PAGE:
I’m going to make a bold statement:  Almost everyone over age 70 ½ who gives to charity and has an IRA should take advantage of this tax saving provision.

The IRA Qualified Charitable Distribution (QCD) allows individuals age 70½ or older to make tax-free gifts from their IRA to one or more qualifying charities. When you do a QCD, you direct monies to be paid directly to a charity instead of yourself.


  • The distribution counts towards your required minimum distribution (RMD). Therefore, directing funds to a charity does not increase the amount you need to take out. Note, RMDs are not required this year due to the CARES Act, and in the future, the IRS will not require RMDs before age 72. Nonetheless, anyone age 70 ½ can still do a QCD.
  • The distribution does not count as taxable income to you or the charity. By reducing your taxable income, you will lower your income taxes and may decrease the percentage of taxable Social Security income, giving yourself a DOUBLE tax benefit.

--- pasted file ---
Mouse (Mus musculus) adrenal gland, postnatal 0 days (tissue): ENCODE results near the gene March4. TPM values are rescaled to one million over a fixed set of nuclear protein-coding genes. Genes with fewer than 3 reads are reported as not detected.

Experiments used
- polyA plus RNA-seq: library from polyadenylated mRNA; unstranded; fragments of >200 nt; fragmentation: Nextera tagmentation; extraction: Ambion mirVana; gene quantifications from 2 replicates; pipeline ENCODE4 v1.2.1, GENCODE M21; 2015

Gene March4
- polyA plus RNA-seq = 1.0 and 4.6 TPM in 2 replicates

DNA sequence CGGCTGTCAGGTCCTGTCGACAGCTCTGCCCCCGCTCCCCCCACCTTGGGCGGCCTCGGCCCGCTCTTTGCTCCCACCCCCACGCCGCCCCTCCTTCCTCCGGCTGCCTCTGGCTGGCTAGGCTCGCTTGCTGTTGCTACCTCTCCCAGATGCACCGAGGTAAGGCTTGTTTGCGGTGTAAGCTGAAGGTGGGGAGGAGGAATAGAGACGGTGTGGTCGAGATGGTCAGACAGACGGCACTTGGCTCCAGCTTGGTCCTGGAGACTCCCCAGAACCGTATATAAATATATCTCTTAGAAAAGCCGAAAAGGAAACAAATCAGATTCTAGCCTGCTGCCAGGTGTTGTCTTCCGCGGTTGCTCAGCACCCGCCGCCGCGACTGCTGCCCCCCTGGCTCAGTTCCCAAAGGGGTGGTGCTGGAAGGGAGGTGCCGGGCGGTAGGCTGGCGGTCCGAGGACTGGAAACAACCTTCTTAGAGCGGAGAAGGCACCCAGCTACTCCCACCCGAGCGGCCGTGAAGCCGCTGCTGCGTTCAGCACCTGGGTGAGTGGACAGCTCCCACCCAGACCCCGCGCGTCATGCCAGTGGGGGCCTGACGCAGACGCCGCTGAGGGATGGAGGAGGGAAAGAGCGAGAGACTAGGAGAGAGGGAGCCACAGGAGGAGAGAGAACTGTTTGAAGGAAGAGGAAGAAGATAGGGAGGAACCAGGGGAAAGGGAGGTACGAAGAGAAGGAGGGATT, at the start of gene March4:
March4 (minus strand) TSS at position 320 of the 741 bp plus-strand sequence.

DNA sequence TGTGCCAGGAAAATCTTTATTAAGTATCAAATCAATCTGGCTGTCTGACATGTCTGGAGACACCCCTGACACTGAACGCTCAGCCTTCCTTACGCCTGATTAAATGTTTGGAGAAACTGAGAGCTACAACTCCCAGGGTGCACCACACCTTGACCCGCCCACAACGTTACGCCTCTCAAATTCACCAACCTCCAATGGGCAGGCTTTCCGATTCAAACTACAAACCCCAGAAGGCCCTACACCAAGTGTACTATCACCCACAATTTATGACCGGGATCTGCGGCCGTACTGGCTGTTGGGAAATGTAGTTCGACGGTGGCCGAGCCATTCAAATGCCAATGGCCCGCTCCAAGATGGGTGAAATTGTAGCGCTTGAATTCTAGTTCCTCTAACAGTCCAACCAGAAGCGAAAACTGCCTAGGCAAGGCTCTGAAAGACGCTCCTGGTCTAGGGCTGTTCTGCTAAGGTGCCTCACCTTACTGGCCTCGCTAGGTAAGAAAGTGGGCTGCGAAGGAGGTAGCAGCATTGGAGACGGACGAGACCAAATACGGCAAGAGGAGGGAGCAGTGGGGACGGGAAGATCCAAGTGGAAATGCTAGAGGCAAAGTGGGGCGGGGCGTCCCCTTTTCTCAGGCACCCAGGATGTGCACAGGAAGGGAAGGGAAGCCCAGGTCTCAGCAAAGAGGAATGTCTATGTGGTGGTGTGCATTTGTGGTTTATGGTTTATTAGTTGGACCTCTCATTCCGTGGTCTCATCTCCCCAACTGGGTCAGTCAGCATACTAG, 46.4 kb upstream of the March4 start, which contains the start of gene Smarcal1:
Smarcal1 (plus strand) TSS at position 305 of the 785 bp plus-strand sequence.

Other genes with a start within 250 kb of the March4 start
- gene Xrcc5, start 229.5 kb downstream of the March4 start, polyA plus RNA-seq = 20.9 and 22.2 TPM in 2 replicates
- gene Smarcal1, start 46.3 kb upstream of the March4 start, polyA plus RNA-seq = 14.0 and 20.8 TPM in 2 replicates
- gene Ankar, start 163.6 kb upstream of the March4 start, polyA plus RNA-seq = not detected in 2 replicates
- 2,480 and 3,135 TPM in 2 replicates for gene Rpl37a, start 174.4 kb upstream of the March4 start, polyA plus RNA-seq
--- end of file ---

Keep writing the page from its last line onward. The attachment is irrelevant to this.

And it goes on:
• By lowering your taxable income, you may also lower your Medicare Part B premiums.
  • Your contribution is not limited to itemized deduction restrictions. Less than 14% of taxpayers can now itemize due to high standard deductions, which means that most taxpayers get little or no tax benefit from their contributions. Under the CARES Act, individuals, whether they itemize or not, can deduct up to $300 in charitable gifts ($600 for married filing jointly). However, if they cannot itemize, they receive no additional tax deduction for larger contributions. Because the distribution to charity (QCD) is not taxable to you, it is as if it were deductible at any level – bypassing all itemized deduction restrictions!
  • It is excellent for large donations. You can give up to $100,000 from your IRA to charities. Due to all the tax benefits mentioned above, a $100,000 gift from an IRA could save $10,000 more in taxes than if given from non-IRA funds.
  • It is excellent for small contributions. The emphasis is frequently on $100,000, so smaller donors may not even think about this option. You can use a QCD for any amount. A $1,000 gift, even at moderate income levels, could easily save $200 or more in taxes.

Older IRA owners should consider the potential tax benefits of this charitable giving strategy. But time is of the essence – to take advantage of this benefit in the current year, you must transfer your IRA Qualified Charitable Distribution by December 31.  For more information contact McDaniel – Knutson Financial Partners.